Entering the bedroom of Bennington junior Isabella Rhodes, I transcend into another world, one brimming with creativity and ingenuity. If home is where the heart is, Bella’s heart smells of coffee and linen: an aorta lined with design sketches and theatre tickets, pulmonary valves illuminated by the warm twinkle of fairy lights and a cool autumn glow bleeding through the window. As if reading my thoughts, she likens the place to a “little studio,” noting the scissors and fabric strewn across the rug at the base of her mannequin.
“It’s my first space that feels genuinely lived-in.”
After exploring the room a short while longer, we assume the traditional journalistic position: my subject criss-cross-applesauce against the bed, and me, swallowed by a fluffy white beanbag chair.
“I feel like if you ask any Bennington art student to just talk about themselves, they’ll be really down,” she jokes as we open the interview. Rhodes herself studies mostly photography and fashion, but is currently getting into playwriting for her senior work.
She begins by flipping through the photos she has stored on her laptop.
“I really should’ve organized this before you came over.”
As she browses, I read the names of the dozens of folders on the desktop; aubrey; home; nystrangers.
“This [‘Headlights, 2019’] is a project I was working on at the beginning of my sophomore year. I do a lot about trauma and sexuality. The body is kind of something I’ve weaved in and out of thematically throughout my time at Bennington. I mean, this image was important because it was the first time — or maybe not the first time — but this was when I was figuring out that I wanted to shoot people nude, or have bodies incorporated into the work.”
Rhodes’s influences include the work of artists Talia Chetrit, Dora Maar, and Cindy Sherman. Chetrit in particular inspires an interest in “how we find women in compromising positions, used as props, sexy — or at least conceptually interesting — across all art forms. I’m obsessed with the idea of hyper-stylized images appearing raw and intimate and personal, or vice versa when intimate moments maybe don’t translate that way on film.”
To demonstrate her interest in this dichotomy, Bella shows me two photo sets. The first consists of studio images shot with gels; she explains that it doesn’t carry much real weight to her, other than being a fun photoshoot with a friend. The second set of photos, on the other hand, evoke potent feelings.
“I’ve documented some really intense moments in my relationship. For example, two summers ago, my partner and I broke up at the train station. I thought I was never going to see him again — he was going to London — so I asked if I could take a photo of him. Then I immediately moved my camera and I saw that there was a couple kissing on a bus and we just looked at them together, sobbing. She’s looking right at me — that was intense.”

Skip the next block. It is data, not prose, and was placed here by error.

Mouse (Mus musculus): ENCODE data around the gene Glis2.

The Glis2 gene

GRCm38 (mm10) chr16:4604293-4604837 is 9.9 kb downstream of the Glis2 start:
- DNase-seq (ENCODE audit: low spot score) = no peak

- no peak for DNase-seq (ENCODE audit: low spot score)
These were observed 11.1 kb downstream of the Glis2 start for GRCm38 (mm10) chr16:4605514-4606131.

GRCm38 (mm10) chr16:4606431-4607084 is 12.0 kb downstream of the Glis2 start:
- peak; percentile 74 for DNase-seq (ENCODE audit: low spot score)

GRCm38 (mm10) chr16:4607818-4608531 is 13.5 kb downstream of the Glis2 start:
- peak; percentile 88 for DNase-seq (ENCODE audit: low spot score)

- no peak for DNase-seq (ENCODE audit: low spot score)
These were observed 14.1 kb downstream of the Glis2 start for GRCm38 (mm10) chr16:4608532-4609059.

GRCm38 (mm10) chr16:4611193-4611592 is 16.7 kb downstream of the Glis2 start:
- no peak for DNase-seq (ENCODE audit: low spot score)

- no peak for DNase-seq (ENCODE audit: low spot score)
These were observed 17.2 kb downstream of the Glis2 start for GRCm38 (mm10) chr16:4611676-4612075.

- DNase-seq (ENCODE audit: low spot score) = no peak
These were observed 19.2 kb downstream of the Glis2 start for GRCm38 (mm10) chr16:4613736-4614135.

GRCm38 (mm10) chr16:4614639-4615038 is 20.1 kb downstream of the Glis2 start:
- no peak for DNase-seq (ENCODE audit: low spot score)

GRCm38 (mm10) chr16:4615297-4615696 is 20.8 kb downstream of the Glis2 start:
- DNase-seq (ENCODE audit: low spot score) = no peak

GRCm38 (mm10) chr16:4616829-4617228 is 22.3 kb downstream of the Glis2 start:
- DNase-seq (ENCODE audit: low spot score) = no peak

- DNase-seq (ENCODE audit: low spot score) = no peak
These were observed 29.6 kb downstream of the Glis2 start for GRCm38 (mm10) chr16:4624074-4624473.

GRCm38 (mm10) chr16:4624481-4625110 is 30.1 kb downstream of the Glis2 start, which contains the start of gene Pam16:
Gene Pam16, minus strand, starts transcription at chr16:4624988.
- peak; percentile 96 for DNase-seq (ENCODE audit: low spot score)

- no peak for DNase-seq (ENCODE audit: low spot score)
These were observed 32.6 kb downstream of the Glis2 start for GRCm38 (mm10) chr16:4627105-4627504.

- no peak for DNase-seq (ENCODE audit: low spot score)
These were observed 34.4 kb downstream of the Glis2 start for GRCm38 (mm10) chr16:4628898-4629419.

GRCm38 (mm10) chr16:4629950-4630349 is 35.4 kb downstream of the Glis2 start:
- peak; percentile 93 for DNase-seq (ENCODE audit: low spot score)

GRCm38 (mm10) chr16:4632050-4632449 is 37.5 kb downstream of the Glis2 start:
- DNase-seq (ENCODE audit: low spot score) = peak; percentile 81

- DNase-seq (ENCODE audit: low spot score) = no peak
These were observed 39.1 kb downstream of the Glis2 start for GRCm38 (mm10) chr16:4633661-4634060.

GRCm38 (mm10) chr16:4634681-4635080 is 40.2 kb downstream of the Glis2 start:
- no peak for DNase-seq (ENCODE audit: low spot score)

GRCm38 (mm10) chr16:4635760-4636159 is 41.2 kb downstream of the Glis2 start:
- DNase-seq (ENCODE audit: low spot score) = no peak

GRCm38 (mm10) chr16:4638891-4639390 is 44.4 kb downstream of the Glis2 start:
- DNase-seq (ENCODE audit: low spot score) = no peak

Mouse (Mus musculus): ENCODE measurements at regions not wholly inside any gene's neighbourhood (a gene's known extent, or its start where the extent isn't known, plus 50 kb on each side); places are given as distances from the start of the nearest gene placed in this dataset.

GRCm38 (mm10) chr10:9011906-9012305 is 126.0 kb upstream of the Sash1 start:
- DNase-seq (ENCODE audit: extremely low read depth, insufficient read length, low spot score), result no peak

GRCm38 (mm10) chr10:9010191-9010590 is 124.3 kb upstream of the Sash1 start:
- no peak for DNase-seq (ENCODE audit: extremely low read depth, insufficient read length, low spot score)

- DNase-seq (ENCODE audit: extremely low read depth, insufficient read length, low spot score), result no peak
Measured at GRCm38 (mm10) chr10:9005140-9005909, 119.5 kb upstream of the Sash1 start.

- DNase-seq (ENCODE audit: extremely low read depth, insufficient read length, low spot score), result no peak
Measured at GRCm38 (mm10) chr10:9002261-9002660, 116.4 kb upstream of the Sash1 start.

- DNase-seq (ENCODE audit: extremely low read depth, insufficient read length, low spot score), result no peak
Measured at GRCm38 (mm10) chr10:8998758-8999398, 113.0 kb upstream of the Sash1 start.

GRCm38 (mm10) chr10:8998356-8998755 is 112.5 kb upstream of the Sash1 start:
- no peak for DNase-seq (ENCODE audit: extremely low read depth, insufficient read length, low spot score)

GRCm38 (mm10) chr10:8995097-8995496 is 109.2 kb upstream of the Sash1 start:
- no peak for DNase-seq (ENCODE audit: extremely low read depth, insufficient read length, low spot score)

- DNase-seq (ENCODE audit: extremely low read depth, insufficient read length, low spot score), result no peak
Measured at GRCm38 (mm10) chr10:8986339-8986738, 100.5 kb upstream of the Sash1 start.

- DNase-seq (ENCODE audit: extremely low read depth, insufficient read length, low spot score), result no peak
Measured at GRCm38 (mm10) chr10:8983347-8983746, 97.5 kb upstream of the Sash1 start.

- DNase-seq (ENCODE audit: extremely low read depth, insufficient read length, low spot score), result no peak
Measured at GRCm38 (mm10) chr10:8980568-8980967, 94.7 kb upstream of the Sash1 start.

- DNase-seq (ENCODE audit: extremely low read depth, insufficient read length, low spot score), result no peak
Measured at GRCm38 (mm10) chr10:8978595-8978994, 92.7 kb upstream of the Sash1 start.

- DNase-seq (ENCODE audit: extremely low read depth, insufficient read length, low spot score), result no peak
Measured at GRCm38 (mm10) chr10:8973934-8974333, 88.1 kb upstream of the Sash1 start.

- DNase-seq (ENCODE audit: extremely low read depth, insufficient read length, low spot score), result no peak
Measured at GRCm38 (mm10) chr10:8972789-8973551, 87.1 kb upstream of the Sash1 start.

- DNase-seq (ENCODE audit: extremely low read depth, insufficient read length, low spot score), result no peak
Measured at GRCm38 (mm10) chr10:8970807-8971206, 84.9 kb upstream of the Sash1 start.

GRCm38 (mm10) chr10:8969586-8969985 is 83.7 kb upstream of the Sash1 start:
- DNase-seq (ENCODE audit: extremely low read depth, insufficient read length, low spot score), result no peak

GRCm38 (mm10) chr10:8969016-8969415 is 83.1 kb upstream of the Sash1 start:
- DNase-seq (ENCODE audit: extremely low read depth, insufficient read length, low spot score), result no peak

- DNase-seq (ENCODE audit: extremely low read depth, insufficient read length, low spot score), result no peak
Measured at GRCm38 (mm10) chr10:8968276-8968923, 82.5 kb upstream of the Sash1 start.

As she describes the images, she lets out a bittersweet laugh, eyes welling up with tears. Her gaze turns to the German film camera that rests on the floor between us. She hands it to me and allows me to feel its weight: a 1950s Agfa Silette Prontor SVS, 35 mm format, manual focus.
She goes on to describe her goal of bringing together the precious and the functional. Growing up, Rhodes’s father started a stock footage company. Birthdays, holidays, vacations — the personal moments of childhood were sold for advertisements and commercials. “So, I’m just really interested in that. And also just… clothes and stuff.”
As a first-year, Bella already had an interest in photography, but since studying at Bennington, her creative endeavours have expanded. “I definitely didn’t think I’d end up doing fashion. I’ve come to realize that I can use Bennington classes to support my work, but most of what I’m going to do that I really like is gonna come from outside of classes. They all kind of come in and out of each other — photography, film, video, fashion, garment construction… and they can all kind of come together in one project.”
For example, Rhodes is currently preparing to auteur a play for next spring, provisionally titled “Trigger Warning,” for which she’s writing, costume-designing, directing, and potentially filming.
She describes the play as a “sexual assault nightmare. That’s sort of how I process reality, is constructing my own narratives around it or stylizing it in some way.”
“The word construction has come up a lot in my plan, and I think that feels like an important distinction over creation. I don’t do sculpture here, but there’s something about physically or spatially constructing things. I worked for a prop stylist for Field Work Term, a very literal constructing-the-image job… Pastiching the materials around you and making sense of them in new arrangements, versus creating something out of thin air.”
As I start to ask Rhodes about her post-Bennington plans, she interrupts me with a painful shriek. “No, it’s fine, I mean right now I’m just filling out my portfolio in these different disciplines. I think it could probably go in a lot of different directions. I’ll probably go to grad school for fashion, or some kind of film.”
Feeling inspired as we wrap up our interview, I ask Bella if I can photograph her in her natural habitat.
“Just for you, right?”
“Maybe not. Depends how it turns out.”
She hesitates for a moment, then lights up and springs into action. In typical photographer form, Rhodes frantically scans her room for props, settling on the knitting supplies and cameras that had been lying on the floor and completing the look with a pair of dark, round sunglasses from her bedside table. Playfully, she constructs her image, the essence of which I capture on my dirty iPhone 8 camera:
Next time, I think I’ll leave the photography to Miss Rhodes.
Written by: Delaney Shultz